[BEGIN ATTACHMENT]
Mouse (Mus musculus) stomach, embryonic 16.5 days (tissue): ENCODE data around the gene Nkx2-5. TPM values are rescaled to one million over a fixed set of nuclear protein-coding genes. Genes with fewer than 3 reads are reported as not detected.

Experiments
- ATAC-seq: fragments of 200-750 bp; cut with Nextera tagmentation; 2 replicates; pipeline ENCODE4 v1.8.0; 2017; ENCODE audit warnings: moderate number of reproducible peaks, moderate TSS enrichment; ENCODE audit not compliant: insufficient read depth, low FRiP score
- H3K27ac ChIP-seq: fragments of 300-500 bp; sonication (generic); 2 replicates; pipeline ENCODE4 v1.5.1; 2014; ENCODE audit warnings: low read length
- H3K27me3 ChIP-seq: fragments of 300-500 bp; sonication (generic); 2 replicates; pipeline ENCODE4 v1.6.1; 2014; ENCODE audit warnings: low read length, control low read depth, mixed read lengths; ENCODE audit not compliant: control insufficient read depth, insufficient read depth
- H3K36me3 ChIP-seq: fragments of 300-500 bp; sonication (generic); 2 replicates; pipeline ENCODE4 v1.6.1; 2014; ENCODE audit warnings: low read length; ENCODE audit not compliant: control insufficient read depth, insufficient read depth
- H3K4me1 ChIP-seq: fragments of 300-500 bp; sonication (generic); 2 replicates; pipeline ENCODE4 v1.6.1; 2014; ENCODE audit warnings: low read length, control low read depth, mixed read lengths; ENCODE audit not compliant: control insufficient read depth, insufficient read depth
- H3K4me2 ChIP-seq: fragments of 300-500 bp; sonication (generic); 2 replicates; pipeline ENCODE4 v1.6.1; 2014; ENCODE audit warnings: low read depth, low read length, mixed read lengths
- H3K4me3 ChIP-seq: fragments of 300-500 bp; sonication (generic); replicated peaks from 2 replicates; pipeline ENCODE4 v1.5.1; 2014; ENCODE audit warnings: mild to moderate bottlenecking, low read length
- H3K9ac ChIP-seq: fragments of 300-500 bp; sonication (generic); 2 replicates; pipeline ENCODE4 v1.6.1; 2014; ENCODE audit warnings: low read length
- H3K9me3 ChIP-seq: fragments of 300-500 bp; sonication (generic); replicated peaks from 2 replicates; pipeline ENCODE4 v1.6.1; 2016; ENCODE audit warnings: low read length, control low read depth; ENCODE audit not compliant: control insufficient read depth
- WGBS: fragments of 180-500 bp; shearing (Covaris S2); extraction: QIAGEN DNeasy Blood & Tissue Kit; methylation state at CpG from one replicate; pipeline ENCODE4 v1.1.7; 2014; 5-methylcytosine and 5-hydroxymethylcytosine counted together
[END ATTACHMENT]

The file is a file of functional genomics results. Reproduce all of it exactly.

Mouse (Mus musculus) stomach, embryonic 16.5 days (tissue): ENCODE data around the gene Nkx2-5. TPM values are rescaled to one million over a fixed set of nuclear protein-coding genes. Genes with fewer than 3 reads are reported as not detected.

Experiments
- ATAC-seq: fragments of 200-750 bp; cut with Nextera tagmentation; 2 replicates; pipeline ENCODE4 v1.8.0; 2017; ENCODE audit warnings: moderate number of reproducible peaks, moderate TSS enrichment; ENCODE audit not compliant: insufficient read depth, low FRiP score
- H3K27ac ChIP-seq: fragments of 300-500 bp; sonication (generic); 2 replicates; pipeline ENCODE4 v1.5.1; 2014; ENCODE audit warnings: low read length
- H3K27me3 ChIP-seq: fragments of 300-500 bp; sonication (generic); 2 replicates; pipeline ENCODE4 v1.6.1; 2014; ENCODE audit warnings: low read length, control low read depth, mixed read lengths; ENCODE audit not compliant: control insufficient read depth, insufficient read depth
- H3K36me3 ChIP-seq: fragments of 300-500 bp; sonication (generic); 2 replicates; pipeline ENCODE4 v1.6.1; 2014; ENCODE audit warnings: low read length; ENCODE audit not compliant: control insufficient read depth, insufficient read depth
- H3K4me1 ChIP-seq: fragments of 300-500 bp; sonication (generic); 2 replicates; pipeline ENCODE4 v1.6.1; 2014; ENCODE audit warnings: low read length, control low read depth, mixed read lengths; ENCODE audit not compliant: control insufficient read depth, insufficient read depth
- H3K4me2 ChIP-seq: fragments of 300-500 bp; sonication (generic); 2 replicates; pipeline ENCODE4 v1.6.1; 2014; ENCODE audit warnings: low read depth, low read length, mixed read lengths
- H3K4me3 ChIP-seq: fragments of 300-500 bp; sonication (generic); replicated peaks from 2 replicates; pipeline ENCODE4 v1.5.1; 2014; ENCODE audit warnings: mild to moderate bottlenecking, low read length
- H3K9ac ChIP-seq: fragments of 300-500 bp; sonication (generic); 2 replicates; pipeline ENCODE4 v1.6.1; 2014; ENCODE audit warnings: low read length
- H3K9me3 ChIP-seq: fragments of 300-500 bp; sonication (generic); replicated peaks from 2 replicates; pipeline ENCODE4 v1.6.1; 2016; ENCODE audit warnings: low read length, control low read depth; ENCODE audit not compliant: control insufficient read depth
- WGBS: fragments of 180-500 bp; shearing (Covaris S2); extraction: QIAGEN DNeasy Blood & Tissue Kit; methylation state at CpG from one replicate; pipeline ENCODE4 v1.1.7; 2014; 5-methylcytosine and 5-hydroxymethylcytosine counted together